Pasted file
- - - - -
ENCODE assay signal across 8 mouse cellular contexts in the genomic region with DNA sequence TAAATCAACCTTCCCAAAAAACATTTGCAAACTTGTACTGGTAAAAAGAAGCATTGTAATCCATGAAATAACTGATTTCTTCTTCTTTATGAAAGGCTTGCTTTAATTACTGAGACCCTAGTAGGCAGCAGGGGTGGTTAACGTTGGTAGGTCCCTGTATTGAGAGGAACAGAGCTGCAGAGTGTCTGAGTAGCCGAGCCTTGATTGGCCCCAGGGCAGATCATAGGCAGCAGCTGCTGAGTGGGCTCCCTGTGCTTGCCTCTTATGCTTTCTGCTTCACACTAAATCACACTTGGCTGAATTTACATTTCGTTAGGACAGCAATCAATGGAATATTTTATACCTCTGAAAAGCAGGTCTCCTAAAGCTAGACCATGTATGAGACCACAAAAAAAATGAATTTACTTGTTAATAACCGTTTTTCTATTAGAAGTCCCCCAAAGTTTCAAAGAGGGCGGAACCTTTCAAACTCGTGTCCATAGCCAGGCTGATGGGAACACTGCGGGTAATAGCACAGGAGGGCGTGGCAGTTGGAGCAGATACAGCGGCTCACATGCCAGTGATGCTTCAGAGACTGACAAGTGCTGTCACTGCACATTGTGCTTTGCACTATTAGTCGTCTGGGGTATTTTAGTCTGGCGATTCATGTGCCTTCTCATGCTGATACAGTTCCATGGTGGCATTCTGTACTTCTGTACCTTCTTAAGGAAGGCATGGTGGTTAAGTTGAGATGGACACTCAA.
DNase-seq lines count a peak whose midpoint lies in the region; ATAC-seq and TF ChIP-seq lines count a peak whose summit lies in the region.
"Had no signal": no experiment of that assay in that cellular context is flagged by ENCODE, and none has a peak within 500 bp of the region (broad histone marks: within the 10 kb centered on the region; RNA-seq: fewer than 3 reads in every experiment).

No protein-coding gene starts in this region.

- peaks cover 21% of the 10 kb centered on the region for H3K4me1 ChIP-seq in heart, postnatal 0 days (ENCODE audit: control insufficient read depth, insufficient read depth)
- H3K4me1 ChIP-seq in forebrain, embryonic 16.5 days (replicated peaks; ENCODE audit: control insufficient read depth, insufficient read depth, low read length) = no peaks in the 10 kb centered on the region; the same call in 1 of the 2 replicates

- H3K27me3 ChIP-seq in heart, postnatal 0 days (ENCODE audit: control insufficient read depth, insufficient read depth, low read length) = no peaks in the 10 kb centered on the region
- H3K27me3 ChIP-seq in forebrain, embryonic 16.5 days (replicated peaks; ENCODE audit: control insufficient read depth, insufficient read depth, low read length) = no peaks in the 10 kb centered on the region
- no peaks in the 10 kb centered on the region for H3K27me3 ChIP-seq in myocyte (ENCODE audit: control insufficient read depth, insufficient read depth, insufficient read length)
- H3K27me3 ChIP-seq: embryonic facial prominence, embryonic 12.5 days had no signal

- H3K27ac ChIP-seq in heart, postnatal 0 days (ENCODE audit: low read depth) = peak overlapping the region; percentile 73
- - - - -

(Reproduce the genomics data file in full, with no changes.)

ENCODE assay signal across 8 mouse cellular contexts in the genomic region with DNA sequence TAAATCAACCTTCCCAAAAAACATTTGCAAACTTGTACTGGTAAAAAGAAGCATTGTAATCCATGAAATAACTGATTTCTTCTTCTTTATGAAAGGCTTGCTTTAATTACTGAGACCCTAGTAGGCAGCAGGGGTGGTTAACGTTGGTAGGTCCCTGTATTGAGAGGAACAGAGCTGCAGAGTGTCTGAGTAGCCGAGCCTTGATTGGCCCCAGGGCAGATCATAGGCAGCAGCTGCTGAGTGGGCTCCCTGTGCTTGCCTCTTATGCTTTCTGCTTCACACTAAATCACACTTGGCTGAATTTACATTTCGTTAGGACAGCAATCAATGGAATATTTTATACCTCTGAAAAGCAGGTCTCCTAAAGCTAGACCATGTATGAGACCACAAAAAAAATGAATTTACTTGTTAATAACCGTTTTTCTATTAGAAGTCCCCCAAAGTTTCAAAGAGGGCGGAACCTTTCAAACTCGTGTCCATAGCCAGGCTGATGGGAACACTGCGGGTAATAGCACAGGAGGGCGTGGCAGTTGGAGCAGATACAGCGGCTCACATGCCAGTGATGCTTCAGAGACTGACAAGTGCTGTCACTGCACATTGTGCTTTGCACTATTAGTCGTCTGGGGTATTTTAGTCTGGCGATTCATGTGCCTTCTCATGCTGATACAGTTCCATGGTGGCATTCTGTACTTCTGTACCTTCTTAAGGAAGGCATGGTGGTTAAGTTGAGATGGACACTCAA.
DNase-seq lines count a peak whose midpoint lies in the region; ATAC-seq and TF ChIP-seq lines count a peak whose summit lies in the region.
"Had no signal": no experiment of that assay in that cellular context is flagged by ENCODE, and none has a peak within 500 bp of the region (broad histone marks: within the 10 kb centered on the region; RNA-seq: fewer than 3 reads in every experiment).

No protein-coding gene starts in this region.

- peaks cover 21% of the 10 kb centered on the region for H3K4me1 ChIP-seq in heart, postnatal 0 days (ENCODE audit: control insufficient read depth, insufficient read depth)
- H3K4me1 ChIP-seq in forebrain, embryonic 16.5 days (replicated peaks; ENCODE audit: control insufficient read depth, insufficient read depth, low read length) = no peaks in the 10 kb centered on the region; the same call in 1 of the 2 replicates

- H3K27me3 ChIP-seq in heart, postnatal 0 days (ENCODE audit: control insufficient read depth, insufficient read depth, low read length) = no peaks in the 10 kb centered on the region
- H3K27me3 ChIP-seq in forebrain, embryonic 16.5 days (replicated peaks; ENCODE audit: control insufficient read depth, insufficient read depth, low read length) = no peaks in the 10 kb centered on the region
- no peaks in the 10 kb centered on the region for H3K27me3 ChIP-seq in myocyte (ENCODE audit: control insufficient read depth, insufficient read depth, insufficient read length)
- H3K27me3 ChIP-seq: embryonic facial prominence, embryonic 12.5 days had no signal

- H3K27ac ChIP-seq in heart, postnatal 0 days (ENCODE audit: low read depth) = peak overlapping the region; percentile 73